In the lines of the 61st, things were different – the sepoys stood together in small groups. some cursing their officers, others in quiet anticipation of what would happen next. Into their midst came Major J.C. Innes followed by the other officers, calling on his men to remain staunch. He might have succeeded since his men, though loud were still wavering when a body of the 36th headed by some men of the 6th moved towards the lines of the 61st. A havildar and some 40 sepoys saw them before Innes did – perceiving the danger, they quickly bundled the officers off the parade ground to the quarter-guard. They quickly threw sheets over the officers and made them sit on the ground, while they shielded them bodily from the view of the approaching mutineers. Within moments the door of the quarter guard opened and men of all three regiments entered, intending to break open the treasure chests which were very close to the concealed officers. Seeing their discovery was inevitable, an old havildar, just pensioned, called out to the mutineers in an angry voice. He was laying a charpoy in the quarter guard and as everyone knew, he had been recently invalided for rheumatic pains – shouting at the men they were disturbing his rest and he would curse the lot of them if they didn’t cease their infernal racket at once, the mutineers, astonished and perhaps a little ashamed, quickly backed out of the quarter guard, dragging the treasure chest with them.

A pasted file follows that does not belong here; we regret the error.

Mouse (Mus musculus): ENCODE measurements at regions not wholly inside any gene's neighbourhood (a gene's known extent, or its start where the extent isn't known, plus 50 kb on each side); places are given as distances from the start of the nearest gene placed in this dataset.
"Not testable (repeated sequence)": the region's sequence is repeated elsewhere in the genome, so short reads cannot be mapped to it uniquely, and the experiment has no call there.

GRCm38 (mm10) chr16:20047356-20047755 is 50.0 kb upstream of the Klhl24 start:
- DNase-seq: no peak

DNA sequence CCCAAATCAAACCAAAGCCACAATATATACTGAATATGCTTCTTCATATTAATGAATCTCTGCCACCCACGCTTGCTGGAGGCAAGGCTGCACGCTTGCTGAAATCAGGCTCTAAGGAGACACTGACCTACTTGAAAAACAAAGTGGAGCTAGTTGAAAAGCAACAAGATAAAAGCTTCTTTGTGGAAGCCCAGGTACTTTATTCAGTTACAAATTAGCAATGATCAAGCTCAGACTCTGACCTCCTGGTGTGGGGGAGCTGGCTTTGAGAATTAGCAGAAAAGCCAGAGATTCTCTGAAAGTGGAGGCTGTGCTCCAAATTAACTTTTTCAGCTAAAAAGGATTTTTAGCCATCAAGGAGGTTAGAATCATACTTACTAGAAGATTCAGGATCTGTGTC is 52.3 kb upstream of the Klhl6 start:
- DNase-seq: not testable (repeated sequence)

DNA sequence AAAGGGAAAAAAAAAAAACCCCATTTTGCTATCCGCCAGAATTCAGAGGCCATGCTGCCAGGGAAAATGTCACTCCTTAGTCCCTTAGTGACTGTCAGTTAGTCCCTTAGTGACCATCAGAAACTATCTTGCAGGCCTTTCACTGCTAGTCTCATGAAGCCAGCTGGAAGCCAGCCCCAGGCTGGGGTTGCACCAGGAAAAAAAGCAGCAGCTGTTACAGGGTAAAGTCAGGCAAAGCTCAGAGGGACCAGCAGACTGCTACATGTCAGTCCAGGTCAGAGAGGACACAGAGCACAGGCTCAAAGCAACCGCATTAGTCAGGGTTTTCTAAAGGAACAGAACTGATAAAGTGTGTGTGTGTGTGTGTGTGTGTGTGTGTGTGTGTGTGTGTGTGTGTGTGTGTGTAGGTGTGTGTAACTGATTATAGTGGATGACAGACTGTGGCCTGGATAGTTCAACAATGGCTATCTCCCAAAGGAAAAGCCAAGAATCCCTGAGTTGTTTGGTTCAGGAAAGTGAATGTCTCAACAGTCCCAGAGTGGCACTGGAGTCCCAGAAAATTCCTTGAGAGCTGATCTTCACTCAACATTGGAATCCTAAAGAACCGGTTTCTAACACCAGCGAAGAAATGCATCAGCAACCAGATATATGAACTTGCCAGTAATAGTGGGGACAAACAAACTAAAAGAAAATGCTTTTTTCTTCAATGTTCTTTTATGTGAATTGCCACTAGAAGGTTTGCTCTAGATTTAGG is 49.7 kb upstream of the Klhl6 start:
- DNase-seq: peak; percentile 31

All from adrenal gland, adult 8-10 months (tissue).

With no time to lose, the door was bolted shut by the remaining faithful sepoys. They lifted their officers up through a trap door which led to the roof of the building and then told the officers to lay down out of sight behind the parapet. The sepoys closed the trap door, and the ones who had joined the officers on the roof resolutely sat down on it to make it impossible to open from below. The mutineers had lost interest in hunting for the officers if that had ever been their intention – instead, they fell upon treasure and commenced squabbling over the contents of the chest, filling their pockets with money. Innes and the other officers remained for the rest of the night on the roof.
It is perhaps a testament to Major Innes more than anything else that at least some of his men stayed true. He had served 29 years with the 61st, his whole career from ensign to commandant had been spent with his men – he had never requested a transfer or looked for employment in an irregular unit nor had spent more than a day away from his regiment. All the men who saved his life had grown in the 61st with him – as much he trusted them, they in turn believed in him. For their fidelity, Innes ensured they all received promotions while the invalided havildar for whom there was no rank left to give, was presented with 150 rupees and the other havildar, who had taken Innes off the parade ground, received 200.